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Krugman Says U.S. Economy Making Progress, Still Depressed

Nov. 7 (Bloomberg) -- Nobel Prize-winning economist Paul Krugman spoke about President Barack Obama’s second term, the U.S. fiscal cliff and quantitative easing at a press conference in Singapore.

On Obama’s challenges:

“We have the healthcare reform and we have the financial reform which needs to be put into effect. So far as he can, he needs to try and boost us out of this crisis. We’re still a depressed economy but we’re making progress.

“If it’s possible, we could use some modest additional stimulus, mostly in the form of aid to state and local governments.

“A lot of what’s required right now is just plain not doing anything stupid that derails the recovery. We can count on President Obama not to do anything stupid.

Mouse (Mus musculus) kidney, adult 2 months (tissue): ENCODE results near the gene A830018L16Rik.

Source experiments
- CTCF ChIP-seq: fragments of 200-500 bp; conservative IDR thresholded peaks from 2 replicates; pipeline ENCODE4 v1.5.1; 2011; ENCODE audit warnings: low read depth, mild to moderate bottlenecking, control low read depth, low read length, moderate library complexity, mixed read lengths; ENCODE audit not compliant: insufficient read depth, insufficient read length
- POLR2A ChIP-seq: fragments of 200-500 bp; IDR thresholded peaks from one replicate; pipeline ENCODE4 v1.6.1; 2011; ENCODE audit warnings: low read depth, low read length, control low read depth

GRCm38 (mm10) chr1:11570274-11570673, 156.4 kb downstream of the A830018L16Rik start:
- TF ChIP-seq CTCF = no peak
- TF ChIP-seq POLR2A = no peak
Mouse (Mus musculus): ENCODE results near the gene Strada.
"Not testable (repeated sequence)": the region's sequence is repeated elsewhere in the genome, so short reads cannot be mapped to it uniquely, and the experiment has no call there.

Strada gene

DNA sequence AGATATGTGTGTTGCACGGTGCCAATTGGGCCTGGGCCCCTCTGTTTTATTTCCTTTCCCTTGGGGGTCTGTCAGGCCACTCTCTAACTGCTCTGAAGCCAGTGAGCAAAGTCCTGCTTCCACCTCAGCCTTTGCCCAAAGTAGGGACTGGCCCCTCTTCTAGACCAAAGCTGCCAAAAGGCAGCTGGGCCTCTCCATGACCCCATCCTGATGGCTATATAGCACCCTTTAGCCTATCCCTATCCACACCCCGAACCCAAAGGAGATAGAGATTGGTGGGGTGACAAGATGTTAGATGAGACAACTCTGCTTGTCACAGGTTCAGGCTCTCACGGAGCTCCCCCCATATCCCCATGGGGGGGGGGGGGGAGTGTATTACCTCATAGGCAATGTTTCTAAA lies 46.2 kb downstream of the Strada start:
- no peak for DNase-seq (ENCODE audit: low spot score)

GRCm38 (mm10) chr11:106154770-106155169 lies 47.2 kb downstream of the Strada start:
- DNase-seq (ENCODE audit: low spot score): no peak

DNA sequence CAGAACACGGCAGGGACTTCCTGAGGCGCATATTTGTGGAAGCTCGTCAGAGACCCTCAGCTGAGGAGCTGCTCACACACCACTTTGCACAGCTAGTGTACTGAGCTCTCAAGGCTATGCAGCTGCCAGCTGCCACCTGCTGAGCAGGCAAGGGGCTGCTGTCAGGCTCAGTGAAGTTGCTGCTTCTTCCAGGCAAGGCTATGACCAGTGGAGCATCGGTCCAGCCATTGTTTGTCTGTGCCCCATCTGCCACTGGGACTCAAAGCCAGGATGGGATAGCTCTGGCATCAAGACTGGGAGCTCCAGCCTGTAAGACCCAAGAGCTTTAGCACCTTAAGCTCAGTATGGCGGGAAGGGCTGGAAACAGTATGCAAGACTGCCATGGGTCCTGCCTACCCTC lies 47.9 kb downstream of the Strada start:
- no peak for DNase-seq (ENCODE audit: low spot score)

“We have a still very extreme Republican party so legislation is going to be very difficult to pass and there are going to be sharp limits on what Obama can do. To the extent that he is going to have big achievements in his second term, it’s mostly because he’s already passed the legislation.”

On the fiscal cliff:

“I think he actually proposes a reasonable solution, one that involves tax rises at the top end but not for everyone.”

On U.S. monetary policy:

“The new policy is supposed to change people’s expectations of what monetary policy will be four or five years from now. But it tries to do that with language that is indirect and guarded. So right now although it was widely taken as a signal that the Fed would be willing to hold off on pulling the trigger on interest rates, it didn’t actually say that in clear language. I think it needs to be much more explicit than what they’ve done so far.”

To contact the reporter on this story: Sharon Chen in Singapore at

To contact the editor responsible for this story: Stephanie Phang at

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